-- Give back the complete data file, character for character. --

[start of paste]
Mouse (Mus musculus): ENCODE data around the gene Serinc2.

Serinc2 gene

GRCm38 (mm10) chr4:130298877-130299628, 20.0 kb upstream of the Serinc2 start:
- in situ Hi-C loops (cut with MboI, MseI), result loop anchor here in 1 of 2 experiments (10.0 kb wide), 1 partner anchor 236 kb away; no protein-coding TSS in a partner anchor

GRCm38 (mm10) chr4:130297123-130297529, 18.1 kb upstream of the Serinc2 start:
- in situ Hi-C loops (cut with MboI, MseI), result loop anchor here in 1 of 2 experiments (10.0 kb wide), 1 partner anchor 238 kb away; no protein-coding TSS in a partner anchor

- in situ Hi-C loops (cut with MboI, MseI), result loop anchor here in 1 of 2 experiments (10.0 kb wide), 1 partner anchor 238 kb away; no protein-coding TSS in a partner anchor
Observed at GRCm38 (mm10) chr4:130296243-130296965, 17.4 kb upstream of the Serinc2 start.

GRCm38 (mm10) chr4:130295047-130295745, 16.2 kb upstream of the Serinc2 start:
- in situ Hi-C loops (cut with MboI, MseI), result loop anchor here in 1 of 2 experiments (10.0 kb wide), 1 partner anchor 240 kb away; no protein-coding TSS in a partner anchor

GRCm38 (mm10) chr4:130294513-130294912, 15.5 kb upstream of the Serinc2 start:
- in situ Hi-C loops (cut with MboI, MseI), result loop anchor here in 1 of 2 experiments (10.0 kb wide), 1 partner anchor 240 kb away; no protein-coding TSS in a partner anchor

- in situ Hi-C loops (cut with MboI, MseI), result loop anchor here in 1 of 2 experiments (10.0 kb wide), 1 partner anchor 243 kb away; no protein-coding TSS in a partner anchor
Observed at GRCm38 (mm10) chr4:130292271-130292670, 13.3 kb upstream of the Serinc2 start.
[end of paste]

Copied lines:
Mouse (Mus musculus): ENCODE data around the gene Serinc2.

Serinc2 gene

GRCm38 (mm10) chr4:130298877-130299628, 20.0 kb upstream of the Serinc2 start:
- in situ Hi-C loops (cut with MboI, MseI), result loop anchor here in 1 of 2 experiments (10.0 kb wide), 1 partner anchor 236 kb away; no protein-coding TSS in a partner anchor

GRCm38 (mm10) chr4:130297123-130297529, 18.1 kb upstream of the Serinc2 start:
- in situ Hi-C loops (cut with MboI, MseI), result loop anchor here in 1 of 2 experiments (10.0 kb wide), 1 partner anchor 238 kb away; no protein-coding TSS in a partner anchor

- in situ Hi-C loops (cut with MboI, MseI), result loop anchor here in 1 of 2 experiments (10.0 kb wide), 1 partner anchor 238 kb away; no protein-coding TSS in a partner anchor
Observed at GRCm38 (mm10) chr4:130296243-130296965, 17.4 kb upstream of the Serinc2 start.

GRCm38 (mm10) chr4:130295047-130295745, 16.2 kb upstream of the Serinc2 start:
- in situ Hi-C loops (cut with MboI, MseI), result loop anchor here in 1 of 2 experiments (10.0 kb wide), 1 partner anchor 240 kb away; no protein-coding TSS in a partner anchor

GRCm38 (mm10) chr4:130294513-130294912, 15.5 kb upstream of the Serinc2 start:
- in situ Hi-C loops (cut with MboI, MseI), result loop anchor here in 1 of 2 experiments (10.0 kb wide), 1 partner anchor 240 kb away; no protein-coding TSS in a partner anchor

- in situ Hi-C loops (cut with MboI, MseI), result loop anchor here in 1 of 2 experiments (10.0 kb wide), 1 partner anchor 243 kb away; no protein-coding TSS in a partner anchor
Observed at GRCm38 (mm10) chr4:130292271-130292670, 13.3 kb upstream of the Serinc2 start.